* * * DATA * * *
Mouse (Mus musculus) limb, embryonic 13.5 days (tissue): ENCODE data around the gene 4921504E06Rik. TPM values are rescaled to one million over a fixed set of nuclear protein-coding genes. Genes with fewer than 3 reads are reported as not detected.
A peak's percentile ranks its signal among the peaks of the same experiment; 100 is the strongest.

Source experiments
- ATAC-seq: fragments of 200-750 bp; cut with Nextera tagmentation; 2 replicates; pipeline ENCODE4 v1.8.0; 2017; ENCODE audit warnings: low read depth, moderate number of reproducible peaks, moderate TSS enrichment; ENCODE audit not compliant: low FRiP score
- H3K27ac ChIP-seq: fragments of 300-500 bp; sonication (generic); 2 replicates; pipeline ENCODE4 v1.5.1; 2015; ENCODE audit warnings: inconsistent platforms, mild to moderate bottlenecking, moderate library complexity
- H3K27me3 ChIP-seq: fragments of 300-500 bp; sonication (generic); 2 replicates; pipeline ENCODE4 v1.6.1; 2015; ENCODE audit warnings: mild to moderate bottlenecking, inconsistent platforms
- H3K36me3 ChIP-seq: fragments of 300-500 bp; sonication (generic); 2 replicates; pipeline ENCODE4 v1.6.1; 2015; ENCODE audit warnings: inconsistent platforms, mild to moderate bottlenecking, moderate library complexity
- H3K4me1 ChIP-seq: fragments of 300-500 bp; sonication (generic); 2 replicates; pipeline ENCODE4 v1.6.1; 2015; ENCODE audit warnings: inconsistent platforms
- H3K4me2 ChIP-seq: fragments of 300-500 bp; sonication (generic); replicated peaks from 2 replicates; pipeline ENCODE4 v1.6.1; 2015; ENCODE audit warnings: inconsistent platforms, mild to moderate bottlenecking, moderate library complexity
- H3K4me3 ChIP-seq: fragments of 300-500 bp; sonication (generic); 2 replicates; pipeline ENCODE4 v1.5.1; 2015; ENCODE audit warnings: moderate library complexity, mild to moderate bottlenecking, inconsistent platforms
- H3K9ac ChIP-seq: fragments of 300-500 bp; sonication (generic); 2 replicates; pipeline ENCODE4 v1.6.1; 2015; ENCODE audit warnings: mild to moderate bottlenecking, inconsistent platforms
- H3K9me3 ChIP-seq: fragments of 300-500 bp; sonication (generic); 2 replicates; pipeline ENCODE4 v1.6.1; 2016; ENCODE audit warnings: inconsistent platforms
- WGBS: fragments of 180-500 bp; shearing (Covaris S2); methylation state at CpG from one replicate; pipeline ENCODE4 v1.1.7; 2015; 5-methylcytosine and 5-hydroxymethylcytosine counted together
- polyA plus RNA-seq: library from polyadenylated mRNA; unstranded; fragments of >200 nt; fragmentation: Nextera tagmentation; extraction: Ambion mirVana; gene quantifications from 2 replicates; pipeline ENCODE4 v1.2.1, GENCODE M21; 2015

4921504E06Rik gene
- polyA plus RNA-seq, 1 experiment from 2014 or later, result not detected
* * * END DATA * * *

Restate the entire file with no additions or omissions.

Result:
Mouse (Mus musculus) limb, embryonic 13.5 days (tissue): ENCODE data around the gene 4921504E06Rik. TPM values are rescaled to one million over a fixed set of nuclear protein-coding genes. Genes with fewer than 3 reads are reported as not detected.
A peak's percentile ranks its signal among the peaks of the same experiment; 100 is the strongest.

Source experiments
- ATAC-seq: fragments of 200-750 bp; cut with Nextera tagmentation; 2 replicates; pipeline ENCODE4 v1.8.0; 2017; ENCODE audit warnings: low read depth, moderate number of reproducible peaks, moderate TSS enrichment; ENCODE audit not compliant: low FRiP score
- H3K27ac ChIP-seq: fragments of 300-500 bp; sonication (generic); 2 replicates; pipeline ENCODE4 v1.5.1; 2015; ENCODE audit warnings: inconsistent platforms, mild to moderate bottlenecking, moderate library complexity
- H3K27me3 ChIP-seq: fragments of 300-500 bp; sonication (generic); 2 replicates; pipeline ENCODE4 v1.6.1; 2015; ENCODE audit warnings: mild to moderate bottlenecking, inconsistent platforms
- H3K36me3 ChIP-seq: fragments of 300-500 bp; sonication (generic); 2 replicates; pipeline ENCODE4 v1.6.1; 2015; ENCODE audit warnings: inconsistent platforms, mild to moderate bottlenecking, moderate library complexity
- H3K4me1 ChIP-seq: fragments of 300-500 bp; sonication (generic); 2 replicates; pipeline ENCODE4 v1.6.1; 2015; ENCODE audit warnings: inconsistent platforms
- H3K4me2 ChIP-seq: fragments of 300-500 bp; sonication (generic); replicated peaks from 2 replicates; pipeline ENCODE4 v1.6.1; 2015; ENCODE audit warnings: inconsistent platforms, mild to moderate bottlenecking, moderate library complexity
- H3K4me3 ChIP-seq: fragments of 300-500 bp; sonication (generic); 2 replicates; pipeline ENCODE4 v1.5.1; 2015; ENCODE audit warnings: moderate library complexity, mild to moderate bottlenecking, inconsistent platforms
- H3K9ac ChIP-seq: fragments of 300-500 bp; sonication (generic); 2 replicates; pipeline ENCODE4 v1.6.1; 2015; ENCODE audit warnings: mild to moderate bottlenecking, inconsistent platforms
- H3K9me3 ChIP-seq: fragments of 300-500 bp; sonication (generic); 2 replicates; pipeline ENCODE4 v1.6.1; 2016; ENCODE audit warnings: inconsistent platforms
- WGBS: fragments of 180-500 bp; shearing (Covaris S2); methylation state at CpG from one replicate; pipeline ENCODE4 v1.1.7; 2015; 5-methylcytosine and 5-hydroxymethylcytosine counted together
- polyA plus RNA-seq: library from polyadenylated mRNA; unstranded; fragments of >200 nt; fragmentation: Nextera tagmentation; extraction: Ambion mirVana; gene quantifications from 2 replicates; pipeline ENCODE4 v1.2.1, GENCODE M21; 2015

4921504E06Rik gene
- polyA plus RNA-seq, 1 experiment from 2014 or later, result not detected